# A rudimentary first linear mixed model fit

During the last two weeks I made some progress on my Google Summer of Code project.
The Ruby gem is now capable of fitting linear mixed models. In this short blog post I want to give an example, and compare the results I get in Ruby to those obtained by `lme4`

in R.

# LMM Mathematical Basics

Mathematically, a linear mixed model has the general form

where $y\in\mathbb{R}^n$ and $b\in\mathbb{R}^q$ are random vectors (response and random effects), $\beta\in\mathbb{R}^p$ is the vector of fixed effects, $o\in\mathbb{R}^n$ is a vector of known prior offset terms, $W\in\mathbb{R}^{n\times n}$ is a diagonal matrix of known prior weights. The random effects covariance matrix $\Sigma\subscript{\theta}\in\mathbb{R}^{q\times q}$ depends on the variance component parameter vector $\theta\in\mathbb{R}^l$. Additionally, via the Cholesky decomposition we write

where $\Lambda\subscript{\theta}$ is a lower triangular matrix, which is parametrized by $\theta$ in a way that is known a priori.

The goal of the model fitting process is to find parameter estimates $\hat{\theta}$, $\hat{\beta}$ and $\hat{b}$ that fit the observed data best. Then the LMM fit can be used for prediction and inference.

# Model Fit Example

The only currently available user interface is rudimentary. It requires the user to set up the design matrix $X$, the random effects model matrix $Z$, a `Proc`

that generates a $\Lambda\subscript{\theta}$ matrix from a $\theta$ input, etc. by hand, before calling `LMM#initialize`

. On the bright side, this adds a lot of flexibility to the model specification. In the future, I will write a more user-friendly R-like method `LMM#from_formula`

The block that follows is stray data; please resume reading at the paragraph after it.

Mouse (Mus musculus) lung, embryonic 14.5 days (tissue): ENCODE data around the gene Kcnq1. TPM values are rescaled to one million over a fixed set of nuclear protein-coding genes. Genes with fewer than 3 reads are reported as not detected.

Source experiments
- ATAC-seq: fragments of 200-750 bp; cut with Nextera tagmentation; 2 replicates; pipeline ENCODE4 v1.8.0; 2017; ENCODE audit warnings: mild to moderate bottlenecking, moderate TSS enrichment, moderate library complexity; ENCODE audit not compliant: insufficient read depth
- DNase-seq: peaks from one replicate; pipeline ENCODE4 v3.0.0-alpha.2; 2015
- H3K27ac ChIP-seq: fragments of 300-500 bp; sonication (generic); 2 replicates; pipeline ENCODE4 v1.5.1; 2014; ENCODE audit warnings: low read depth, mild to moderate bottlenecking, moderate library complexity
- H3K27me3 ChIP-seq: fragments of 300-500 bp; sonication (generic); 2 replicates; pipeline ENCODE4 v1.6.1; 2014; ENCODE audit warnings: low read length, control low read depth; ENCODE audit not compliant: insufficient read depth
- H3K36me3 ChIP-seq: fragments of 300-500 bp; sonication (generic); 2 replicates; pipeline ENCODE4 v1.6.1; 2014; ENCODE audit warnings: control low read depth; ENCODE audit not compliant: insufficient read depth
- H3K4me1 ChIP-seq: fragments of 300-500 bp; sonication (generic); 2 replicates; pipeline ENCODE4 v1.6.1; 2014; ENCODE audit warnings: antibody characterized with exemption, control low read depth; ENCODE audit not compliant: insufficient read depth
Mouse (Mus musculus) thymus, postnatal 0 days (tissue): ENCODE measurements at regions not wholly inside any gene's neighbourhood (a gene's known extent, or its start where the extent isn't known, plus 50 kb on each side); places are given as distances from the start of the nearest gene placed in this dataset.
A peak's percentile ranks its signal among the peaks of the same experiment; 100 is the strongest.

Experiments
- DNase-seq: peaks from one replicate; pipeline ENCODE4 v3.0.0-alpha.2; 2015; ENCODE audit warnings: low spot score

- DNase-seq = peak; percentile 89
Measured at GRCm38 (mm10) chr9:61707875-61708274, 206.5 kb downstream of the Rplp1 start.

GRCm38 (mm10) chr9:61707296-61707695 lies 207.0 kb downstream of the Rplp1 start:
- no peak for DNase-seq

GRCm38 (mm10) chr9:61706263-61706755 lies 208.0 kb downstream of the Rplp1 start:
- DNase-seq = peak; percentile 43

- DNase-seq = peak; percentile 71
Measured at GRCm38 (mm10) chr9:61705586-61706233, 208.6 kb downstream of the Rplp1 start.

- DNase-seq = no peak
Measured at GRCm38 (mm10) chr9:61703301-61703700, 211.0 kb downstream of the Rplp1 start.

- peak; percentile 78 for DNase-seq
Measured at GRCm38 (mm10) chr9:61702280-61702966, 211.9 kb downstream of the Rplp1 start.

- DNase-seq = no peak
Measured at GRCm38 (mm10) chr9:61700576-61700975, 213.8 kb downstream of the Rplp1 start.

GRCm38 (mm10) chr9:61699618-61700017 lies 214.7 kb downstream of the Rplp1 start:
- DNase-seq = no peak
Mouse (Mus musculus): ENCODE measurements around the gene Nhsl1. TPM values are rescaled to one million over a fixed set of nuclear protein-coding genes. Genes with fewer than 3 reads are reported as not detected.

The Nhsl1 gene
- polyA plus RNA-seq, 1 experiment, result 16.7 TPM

.

## The Data

Now, let’s look at the simulated data that I use to test the implemented method.

I generate a 50x2 design matrix $X$ with one column of ones (for the intercept) and one column of numbers 1,2,3,…,50. The data is divided into five groups of equal size (consecutive blocks of 10 rows of $X$). Each of these groups has its own random intercept and random slope. Thus, the random effects model matrix $Z$ is of size 50x10, and has the form

```
1 1 0 0 0 ...
1 2 0 0 0 ...
....
1 10 0 0 0 ...
0 0 1 11 0 ...
0 0 1 12 0 ...
....
0 0 1 20 0 ...
....
```

and $\Lambda\subscript{\theta}$ is 10x10 block-diagonal with five square blocks of the form `[ [theta[0], 0], [theta[1], theta[2] ]`

.

The random effects `b`

are generated from the multivariate distribution with mean 0 and covariance matrix `[ [1, 0.5], [0.5, 1] ]`

, and 50 random error terms `epsilon`

are generated from the standard normal distribution. Both, the fixed intercept and slope are set to be equal to one.

Finally I generate the response vector `y`

as

```
y = (x.dot beta) + (z.dot b) + epsilon
```

## Results

The model fit can be performed with `MixedModels`

in Ruby via:

```
model_fit = LMM.new(x: x, y: y, zt: z.transpose, lambdat: lambdat,
start_point: [1,0,1], lower_bound: Array[0,-Float::INFINITY,0],
¶metrization)
```

My entire Ruby code for this example can be found on github here.

Behind the scenes, `LMM#initialize`

essentially performs the following three steps:

```
# (1) Create the data structure in a LMMData object
@model_data = LMMData.new(x: x, y: y, zt: zt, lambdat: lambdat,
weights: weights, offset: offset, &thfun)
# (2) Set up the profiled deviance/REML function
@dev_fun = MixedModels::mk_lmm_dev_fun(@model_data, @reml)
# (3) Optimize the deviance/REML
@optimization_result = MixedModels::NelderMead.minimize(start_point: start_point,
lower_bound: lower_bound,
upper_bound: upper_bound,
epsilon: epsilon,
max_iterations: max_iterations,
&dev_fun)
```

We can fit a linear mixed model in R to the same matrix and vector data with:

```
dat.frm <- as.data.frame(cbind(y, X[,2], rep(1:5,each=10)))
names(dat.frm) <- c("y", "x", "grp")
lmer.fit <- lmer(y~x+(x|grp), dat.frm)
```

Let’s look at some of the results.

In Ruby:

And in R:

We see that all values agree between Ruby and R up to at least one digit behind the floating point (these values are the REML criterion, fixed effects estimates, random effects standard deviations and correlation, and residual variance and standard deviation, to be more precise). The slight differences are probably due to different optimization routines.